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Hawk XX154 retires after 45 years service


Simon Tate, Director Operations - Air & Space

Hawk XX154 being lifted by a Chinook

This momentous event was the result of intense cooperation from the Joint Air Delivery Test and Evaluation Unit (JADTEU).

The Hawk is a story of British success; the result of dedication, enthusiasm and skill of many people co-operating and working as an effective team. At Hawker Siddeley Aviation, Kingston, an experienced design team, with an extensive background of Hunter, Harrier and Gnat, spent two years exploring the concepts of a new advanced jet trainer capable of through-life development.

The team members, skilled in design, manufacture, contract negotiation, flight and ground testing, were determined to succeed. Their work was rewarded when a Ministry of Defence competition was won in 1971 and contracted in March 1972 – a fixed price contract for the design, manufacture, development and delivery of 176 jet trainer aircraft.

After much thought and a competition, the aircraft was named ‘Hawk’. Two and a half years later, on 21 August 1974 the Hawk XX154 took its first flight. Just over two years after that, the service release was approved in November 1976, on time and to budget; two aircraft were delivered, the XX162 and XX163.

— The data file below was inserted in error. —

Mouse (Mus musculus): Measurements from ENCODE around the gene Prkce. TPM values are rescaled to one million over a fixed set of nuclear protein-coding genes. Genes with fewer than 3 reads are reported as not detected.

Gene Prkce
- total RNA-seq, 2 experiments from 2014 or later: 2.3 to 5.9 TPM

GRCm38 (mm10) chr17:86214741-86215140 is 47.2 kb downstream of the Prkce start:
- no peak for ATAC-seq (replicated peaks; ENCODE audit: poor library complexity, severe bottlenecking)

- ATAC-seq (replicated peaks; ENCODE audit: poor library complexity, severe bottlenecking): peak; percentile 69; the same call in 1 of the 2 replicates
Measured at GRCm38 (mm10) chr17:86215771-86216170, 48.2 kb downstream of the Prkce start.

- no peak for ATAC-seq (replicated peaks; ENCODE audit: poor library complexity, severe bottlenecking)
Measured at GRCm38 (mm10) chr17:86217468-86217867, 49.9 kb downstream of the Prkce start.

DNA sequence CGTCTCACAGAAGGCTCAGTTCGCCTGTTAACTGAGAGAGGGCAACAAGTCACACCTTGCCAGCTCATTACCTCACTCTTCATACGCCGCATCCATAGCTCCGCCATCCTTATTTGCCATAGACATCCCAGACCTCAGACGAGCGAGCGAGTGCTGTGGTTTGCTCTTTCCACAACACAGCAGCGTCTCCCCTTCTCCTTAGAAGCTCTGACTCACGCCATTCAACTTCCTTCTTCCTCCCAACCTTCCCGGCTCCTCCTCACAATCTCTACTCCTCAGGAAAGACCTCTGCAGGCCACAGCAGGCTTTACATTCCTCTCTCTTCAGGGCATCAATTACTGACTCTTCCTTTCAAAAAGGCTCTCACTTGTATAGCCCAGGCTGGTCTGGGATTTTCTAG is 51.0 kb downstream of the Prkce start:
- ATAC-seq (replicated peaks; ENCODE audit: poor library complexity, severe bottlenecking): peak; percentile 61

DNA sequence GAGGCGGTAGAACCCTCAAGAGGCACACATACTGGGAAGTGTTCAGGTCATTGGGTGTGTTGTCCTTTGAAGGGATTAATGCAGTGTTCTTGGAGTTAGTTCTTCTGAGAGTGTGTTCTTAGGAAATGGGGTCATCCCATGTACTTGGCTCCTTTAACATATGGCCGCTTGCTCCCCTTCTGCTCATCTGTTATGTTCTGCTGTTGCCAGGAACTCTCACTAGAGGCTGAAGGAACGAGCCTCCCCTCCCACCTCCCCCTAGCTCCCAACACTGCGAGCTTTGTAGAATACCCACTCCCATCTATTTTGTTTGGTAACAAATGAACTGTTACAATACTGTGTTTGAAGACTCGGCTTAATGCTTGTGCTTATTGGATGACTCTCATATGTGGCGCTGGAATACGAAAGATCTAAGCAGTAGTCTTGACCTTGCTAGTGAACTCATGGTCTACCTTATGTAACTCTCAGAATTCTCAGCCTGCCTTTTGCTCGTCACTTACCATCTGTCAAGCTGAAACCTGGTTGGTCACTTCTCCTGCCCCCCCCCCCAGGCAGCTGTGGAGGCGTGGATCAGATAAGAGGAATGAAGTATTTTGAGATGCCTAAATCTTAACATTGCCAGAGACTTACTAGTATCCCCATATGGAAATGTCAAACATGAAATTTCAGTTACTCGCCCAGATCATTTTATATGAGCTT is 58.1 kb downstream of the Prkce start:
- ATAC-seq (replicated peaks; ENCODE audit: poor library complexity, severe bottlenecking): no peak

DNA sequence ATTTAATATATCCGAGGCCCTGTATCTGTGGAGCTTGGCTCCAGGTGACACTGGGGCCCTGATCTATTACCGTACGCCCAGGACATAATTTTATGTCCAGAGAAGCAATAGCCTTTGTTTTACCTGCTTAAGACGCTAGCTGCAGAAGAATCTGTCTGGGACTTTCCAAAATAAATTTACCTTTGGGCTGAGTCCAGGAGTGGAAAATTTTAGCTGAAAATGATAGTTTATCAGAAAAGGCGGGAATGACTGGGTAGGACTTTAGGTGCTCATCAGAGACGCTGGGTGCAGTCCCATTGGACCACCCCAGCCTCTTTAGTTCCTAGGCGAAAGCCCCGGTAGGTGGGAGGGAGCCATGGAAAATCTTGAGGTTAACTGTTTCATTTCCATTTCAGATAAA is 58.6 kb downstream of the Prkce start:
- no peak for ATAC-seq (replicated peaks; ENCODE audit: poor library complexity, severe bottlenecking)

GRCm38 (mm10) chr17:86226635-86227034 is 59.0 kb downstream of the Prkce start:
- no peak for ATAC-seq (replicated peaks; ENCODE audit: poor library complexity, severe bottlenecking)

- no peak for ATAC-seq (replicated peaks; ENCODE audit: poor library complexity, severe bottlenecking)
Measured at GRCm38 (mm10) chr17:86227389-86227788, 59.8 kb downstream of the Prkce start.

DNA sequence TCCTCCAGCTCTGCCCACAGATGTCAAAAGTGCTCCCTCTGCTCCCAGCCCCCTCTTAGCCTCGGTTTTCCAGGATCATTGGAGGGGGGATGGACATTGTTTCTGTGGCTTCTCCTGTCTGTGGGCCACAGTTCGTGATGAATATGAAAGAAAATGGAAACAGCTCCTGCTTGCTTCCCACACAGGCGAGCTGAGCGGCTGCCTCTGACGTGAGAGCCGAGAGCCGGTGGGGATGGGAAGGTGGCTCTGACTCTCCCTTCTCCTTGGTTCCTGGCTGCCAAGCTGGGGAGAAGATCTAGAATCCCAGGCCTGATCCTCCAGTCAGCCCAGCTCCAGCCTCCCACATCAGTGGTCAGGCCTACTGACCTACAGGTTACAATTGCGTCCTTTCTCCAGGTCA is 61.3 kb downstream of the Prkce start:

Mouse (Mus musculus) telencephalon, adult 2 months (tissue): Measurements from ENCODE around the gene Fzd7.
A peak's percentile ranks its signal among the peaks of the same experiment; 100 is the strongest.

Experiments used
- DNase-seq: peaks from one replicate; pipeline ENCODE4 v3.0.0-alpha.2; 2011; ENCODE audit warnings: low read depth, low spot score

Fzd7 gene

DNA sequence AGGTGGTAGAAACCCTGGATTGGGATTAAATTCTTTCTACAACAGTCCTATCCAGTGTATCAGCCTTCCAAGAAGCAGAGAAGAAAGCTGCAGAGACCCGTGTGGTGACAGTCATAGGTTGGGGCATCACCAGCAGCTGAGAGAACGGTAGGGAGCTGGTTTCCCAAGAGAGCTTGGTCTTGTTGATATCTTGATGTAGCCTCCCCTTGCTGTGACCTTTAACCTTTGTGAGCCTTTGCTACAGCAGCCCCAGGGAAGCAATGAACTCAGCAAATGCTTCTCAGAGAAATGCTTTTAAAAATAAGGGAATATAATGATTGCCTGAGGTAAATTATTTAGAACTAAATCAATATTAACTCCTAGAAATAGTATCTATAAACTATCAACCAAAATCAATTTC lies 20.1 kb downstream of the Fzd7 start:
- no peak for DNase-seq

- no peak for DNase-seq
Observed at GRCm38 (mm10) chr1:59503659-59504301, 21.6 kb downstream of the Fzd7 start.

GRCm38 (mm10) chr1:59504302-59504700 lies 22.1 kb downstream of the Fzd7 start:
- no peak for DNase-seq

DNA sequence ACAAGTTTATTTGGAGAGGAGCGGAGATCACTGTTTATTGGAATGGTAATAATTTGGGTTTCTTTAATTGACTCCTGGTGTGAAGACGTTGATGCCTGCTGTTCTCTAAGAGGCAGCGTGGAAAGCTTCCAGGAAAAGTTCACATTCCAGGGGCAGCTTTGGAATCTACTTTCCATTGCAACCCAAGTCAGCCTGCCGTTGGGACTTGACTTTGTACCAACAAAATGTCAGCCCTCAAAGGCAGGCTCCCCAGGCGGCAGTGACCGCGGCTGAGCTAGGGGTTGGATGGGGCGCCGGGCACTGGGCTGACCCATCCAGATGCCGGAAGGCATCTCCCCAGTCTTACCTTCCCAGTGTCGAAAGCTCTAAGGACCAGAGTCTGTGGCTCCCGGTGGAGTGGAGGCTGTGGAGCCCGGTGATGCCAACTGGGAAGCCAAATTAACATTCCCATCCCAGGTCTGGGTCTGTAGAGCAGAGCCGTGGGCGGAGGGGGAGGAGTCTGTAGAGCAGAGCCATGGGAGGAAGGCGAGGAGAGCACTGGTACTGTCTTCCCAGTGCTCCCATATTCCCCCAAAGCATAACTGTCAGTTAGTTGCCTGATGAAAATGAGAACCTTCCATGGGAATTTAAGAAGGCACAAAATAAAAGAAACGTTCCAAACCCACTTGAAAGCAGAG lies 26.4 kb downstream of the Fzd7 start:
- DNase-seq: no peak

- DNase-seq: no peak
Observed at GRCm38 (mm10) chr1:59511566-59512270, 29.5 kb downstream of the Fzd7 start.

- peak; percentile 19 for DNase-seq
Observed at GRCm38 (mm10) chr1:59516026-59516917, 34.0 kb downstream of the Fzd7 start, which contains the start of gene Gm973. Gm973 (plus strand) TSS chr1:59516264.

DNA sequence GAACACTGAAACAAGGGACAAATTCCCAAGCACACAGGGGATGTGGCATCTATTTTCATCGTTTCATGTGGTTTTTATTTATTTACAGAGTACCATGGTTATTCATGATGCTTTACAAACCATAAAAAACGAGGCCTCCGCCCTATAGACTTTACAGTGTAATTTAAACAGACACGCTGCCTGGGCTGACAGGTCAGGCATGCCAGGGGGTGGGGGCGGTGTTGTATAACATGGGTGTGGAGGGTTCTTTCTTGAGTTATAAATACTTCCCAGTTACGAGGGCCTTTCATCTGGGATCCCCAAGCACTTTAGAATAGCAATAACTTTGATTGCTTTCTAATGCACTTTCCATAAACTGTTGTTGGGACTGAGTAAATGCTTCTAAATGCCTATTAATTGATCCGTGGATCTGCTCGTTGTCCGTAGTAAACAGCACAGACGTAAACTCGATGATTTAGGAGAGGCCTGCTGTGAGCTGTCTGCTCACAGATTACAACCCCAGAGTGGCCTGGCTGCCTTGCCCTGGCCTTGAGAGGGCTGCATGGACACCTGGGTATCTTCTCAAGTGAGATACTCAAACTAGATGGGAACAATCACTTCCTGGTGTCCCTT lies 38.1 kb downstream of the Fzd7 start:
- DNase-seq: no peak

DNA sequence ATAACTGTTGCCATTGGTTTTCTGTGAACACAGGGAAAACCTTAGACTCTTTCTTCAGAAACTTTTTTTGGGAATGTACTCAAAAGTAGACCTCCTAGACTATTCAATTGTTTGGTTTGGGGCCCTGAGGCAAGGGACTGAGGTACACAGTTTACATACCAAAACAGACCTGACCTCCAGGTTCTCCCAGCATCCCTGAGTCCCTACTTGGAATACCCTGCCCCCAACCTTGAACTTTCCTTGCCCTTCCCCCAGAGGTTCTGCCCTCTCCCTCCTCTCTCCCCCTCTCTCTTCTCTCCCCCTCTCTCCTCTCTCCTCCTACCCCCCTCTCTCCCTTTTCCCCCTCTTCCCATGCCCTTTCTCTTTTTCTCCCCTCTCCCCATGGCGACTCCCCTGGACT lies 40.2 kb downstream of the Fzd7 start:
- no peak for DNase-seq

The original concept included the importance of a base line for the aircraft’s development. Subsequent perseverance by engineers, marketers, demonstrations by test pilots, RAF and Navy, including the Red Arrows, resulted in excess of 1,000 Hawks operating and on order today. This includes the US Navy integrated training system T45 Goshawk, a programme of design and development to make the Hawk aircraft carrier capable.

Hawk XX154 being carried by a Chinook

For XX154 to remain in active service for so long is a record in itself, and a truly remarkable UK achievement. And the story continues today, with the aircraft type continuing development and manufacture. In the UK, both RAF and Royal Navy pilots are trained on T1 and T2 Hawks, and the Red Arrows have displayed in the Hawk since 1980. Export sales have created many jobs throughout the UK, and the type operates very successfully around the world.

This iconic aircraft is of national interest to the UK Aviation Heritage and is considered a ‘Benchmark Airframe’ to the nation, the highest of five categories. Clearly, there is a duty of care to ensure that it’s preserved for future generations. XX154 has had several colour schemes over its lifespan; however, it is considered appropriate, with QinetiQ’s agreement, that it retains its current ETPS colours and markings. The world’s first test pilot school, ETPS, managed by us, leads the field in flight test training for military and civilian customers. Over its 75-year history it has trained students from 32 countries, and ETPS graduates are qualified to run flight test programmes that provide critical information, optimise performance and save lives. By keeping its current livery (colours), the retired Hawk XX154 will not only promote ETPS but also support the theme of continued training for future generations.

Boscombe Down Aviation Collection (BDAC) is hangered in a listed 1917 WW1 building complex at Old Sarum Airfield. XX154 is a natural addition to the collection and will help to promote further interest to this expanding local museum. The remarkable Hawk story – and the through-life journey of this particular Hawk XX154 – will energise and inspire the next generation within the framework of STEM and similar initiatives, to re-focus the enthusiasm of future generations, and expand their knowledge and capability for future projects.